Minted as an Oscar nominee for playing a stoic Ozarks teenager in “Winter’s Bone” (2010) and as a box office star with “The Hunger Games” this year, she will next appear in her mouthiest role yet, in David O. Russell’s “Silver Linings Playbook.”
The film, opening on Friday, stars Bradley Cooper as a Philadelphia high school teacher who suffers a breakdown after discovering his wife’s affair. Ms. Lawrence is the unstable, sex-crazed widow he meets after he leaves the mental institution. Add Robert De Niro and Jacki Weaver (“Animal Kingdom”) as his Philadelphia Eagles-obsessed parents and Chris Tucker as his inpatient friend, and the whole affair has the makings of a zany comedy. But Mr. Russell, who adapted the script from the 2008 novel by Matthew Quick, adds sharpness and pathos, drawing early praise for depicting romance, psychiatric illness and family dysfunction with humor and risk.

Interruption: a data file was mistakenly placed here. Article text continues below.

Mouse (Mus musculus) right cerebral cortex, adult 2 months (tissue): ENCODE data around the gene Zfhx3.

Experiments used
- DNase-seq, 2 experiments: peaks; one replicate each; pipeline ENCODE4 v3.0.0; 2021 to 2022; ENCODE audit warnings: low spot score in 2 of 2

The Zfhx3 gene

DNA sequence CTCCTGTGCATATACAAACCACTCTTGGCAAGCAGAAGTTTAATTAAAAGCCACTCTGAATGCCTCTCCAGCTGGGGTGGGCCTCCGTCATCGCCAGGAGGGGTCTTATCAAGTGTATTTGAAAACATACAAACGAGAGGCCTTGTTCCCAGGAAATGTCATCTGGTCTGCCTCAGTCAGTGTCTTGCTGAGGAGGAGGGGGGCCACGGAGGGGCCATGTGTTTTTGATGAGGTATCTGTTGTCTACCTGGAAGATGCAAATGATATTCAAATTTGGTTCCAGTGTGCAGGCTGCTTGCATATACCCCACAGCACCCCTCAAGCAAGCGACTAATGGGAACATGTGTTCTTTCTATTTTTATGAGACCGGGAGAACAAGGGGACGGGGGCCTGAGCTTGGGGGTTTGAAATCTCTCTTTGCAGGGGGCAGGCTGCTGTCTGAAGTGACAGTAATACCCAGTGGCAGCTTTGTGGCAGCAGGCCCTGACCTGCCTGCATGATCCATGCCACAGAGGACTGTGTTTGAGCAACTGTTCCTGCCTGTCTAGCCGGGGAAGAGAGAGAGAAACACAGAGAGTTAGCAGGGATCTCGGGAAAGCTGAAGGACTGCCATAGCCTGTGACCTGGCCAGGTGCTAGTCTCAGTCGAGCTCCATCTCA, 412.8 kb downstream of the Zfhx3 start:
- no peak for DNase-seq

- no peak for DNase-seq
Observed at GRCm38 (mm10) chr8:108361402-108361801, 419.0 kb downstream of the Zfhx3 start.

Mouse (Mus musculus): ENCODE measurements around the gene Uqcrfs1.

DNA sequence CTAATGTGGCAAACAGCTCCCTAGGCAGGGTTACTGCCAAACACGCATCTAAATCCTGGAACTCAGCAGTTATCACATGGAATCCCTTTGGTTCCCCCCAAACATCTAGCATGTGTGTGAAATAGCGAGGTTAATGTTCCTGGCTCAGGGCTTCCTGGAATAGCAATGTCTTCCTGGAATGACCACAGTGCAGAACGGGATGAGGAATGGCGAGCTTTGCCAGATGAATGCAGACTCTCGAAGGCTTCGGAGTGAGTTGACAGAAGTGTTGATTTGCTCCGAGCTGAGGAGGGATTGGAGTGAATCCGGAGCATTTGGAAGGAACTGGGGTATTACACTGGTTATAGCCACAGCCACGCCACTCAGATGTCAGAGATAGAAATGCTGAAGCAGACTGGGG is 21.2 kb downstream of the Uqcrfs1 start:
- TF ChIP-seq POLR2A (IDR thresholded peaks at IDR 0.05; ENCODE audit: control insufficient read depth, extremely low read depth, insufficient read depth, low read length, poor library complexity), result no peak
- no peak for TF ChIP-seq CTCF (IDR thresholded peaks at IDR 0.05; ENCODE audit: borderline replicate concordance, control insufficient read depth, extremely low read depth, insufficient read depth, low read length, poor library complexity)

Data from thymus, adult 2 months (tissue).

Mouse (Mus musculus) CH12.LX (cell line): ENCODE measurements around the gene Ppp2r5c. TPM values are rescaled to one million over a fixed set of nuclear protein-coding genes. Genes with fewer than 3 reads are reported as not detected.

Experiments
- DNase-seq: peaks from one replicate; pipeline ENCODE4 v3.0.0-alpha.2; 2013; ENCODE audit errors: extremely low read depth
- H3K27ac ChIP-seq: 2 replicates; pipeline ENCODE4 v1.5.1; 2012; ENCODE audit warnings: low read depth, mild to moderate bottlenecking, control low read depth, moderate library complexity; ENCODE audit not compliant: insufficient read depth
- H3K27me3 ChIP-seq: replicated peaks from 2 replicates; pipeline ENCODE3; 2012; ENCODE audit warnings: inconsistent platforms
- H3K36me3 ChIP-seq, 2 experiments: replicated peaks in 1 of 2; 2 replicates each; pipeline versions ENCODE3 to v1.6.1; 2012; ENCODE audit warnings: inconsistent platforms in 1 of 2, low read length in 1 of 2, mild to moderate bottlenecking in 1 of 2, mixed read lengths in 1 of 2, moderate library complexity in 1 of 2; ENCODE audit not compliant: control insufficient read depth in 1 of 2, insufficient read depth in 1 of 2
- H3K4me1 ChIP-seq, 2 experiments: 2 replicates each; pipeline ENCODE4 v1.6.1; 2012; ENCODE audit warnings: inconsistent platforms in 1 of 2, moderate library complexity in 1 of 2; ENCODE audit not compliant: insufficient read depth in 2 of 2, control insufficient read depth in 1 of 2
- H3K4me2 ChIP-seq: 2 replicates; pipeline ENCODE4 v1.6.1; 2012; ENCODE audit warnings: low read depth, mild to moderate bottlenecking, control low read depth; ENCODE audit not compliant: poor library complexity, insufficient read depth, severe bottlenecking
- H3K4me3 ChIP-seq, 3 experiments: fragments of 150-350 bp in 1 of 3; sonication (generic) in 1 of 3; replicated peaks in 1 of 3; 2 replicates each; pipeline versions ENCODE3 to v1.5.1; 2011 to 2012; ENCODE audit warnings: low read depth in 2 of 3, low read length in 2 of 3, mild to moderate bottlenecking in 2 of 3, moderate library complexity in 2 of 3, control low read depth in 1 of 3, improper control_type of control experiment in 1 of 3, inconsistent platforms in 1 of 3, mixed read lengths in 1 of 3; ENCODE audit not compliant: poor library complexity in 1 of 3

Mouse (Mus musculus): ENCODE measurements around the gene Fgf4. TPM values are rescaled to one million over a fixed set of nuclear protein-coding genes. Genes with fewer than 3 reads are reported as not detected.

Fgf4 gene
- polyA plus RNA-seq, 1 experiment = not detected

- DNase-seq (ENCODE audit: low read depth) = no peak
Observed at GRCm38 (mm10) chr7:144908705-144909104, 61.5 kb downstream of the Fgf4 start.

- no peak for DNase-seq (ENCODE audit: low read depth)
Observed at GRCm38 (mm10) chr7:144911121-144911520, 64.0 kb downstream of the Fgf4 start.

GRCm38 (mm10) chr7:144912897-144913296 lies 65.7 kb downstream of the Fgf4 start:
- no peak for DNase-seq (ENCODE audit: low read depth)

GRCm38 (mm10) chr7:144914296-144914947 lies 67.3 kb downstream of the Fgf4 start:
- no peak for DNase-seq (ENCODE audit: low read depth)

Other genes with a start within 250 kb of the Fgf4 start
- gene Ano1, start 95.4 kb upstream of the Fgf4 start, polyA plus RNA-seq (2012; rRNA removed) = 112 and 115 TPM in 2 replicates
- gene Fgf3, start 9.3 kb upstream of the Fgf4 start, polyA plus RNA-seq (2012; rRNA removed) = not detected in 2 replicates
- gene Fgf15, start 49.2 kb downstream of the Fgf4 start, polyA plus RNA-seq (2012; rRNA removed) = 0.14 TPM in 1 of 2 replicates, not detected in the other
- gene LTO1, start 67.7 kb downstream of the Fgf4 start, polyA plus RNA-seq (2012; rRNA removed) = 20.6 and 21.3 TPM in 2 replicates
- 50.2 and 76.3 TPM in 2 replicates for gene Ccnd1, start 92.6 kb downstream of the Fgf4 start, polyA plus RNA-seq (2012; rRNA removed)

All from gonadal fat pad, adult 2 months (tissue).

The film won the audience prize at the Toronto International Film Festival, a harbinger of awards-season success. (The Oscar juggernauts “Slumdog Millionaire” and “The King’s Speech” also earned that kudos.) Shot before she became a household name playing Katniss Everdeen, the arrow-slinging champ of “The Hunger Games” (but after she worked on that picture), “Silver Linings Playbook” is again bringing statuette talk for Ms. Lawrence.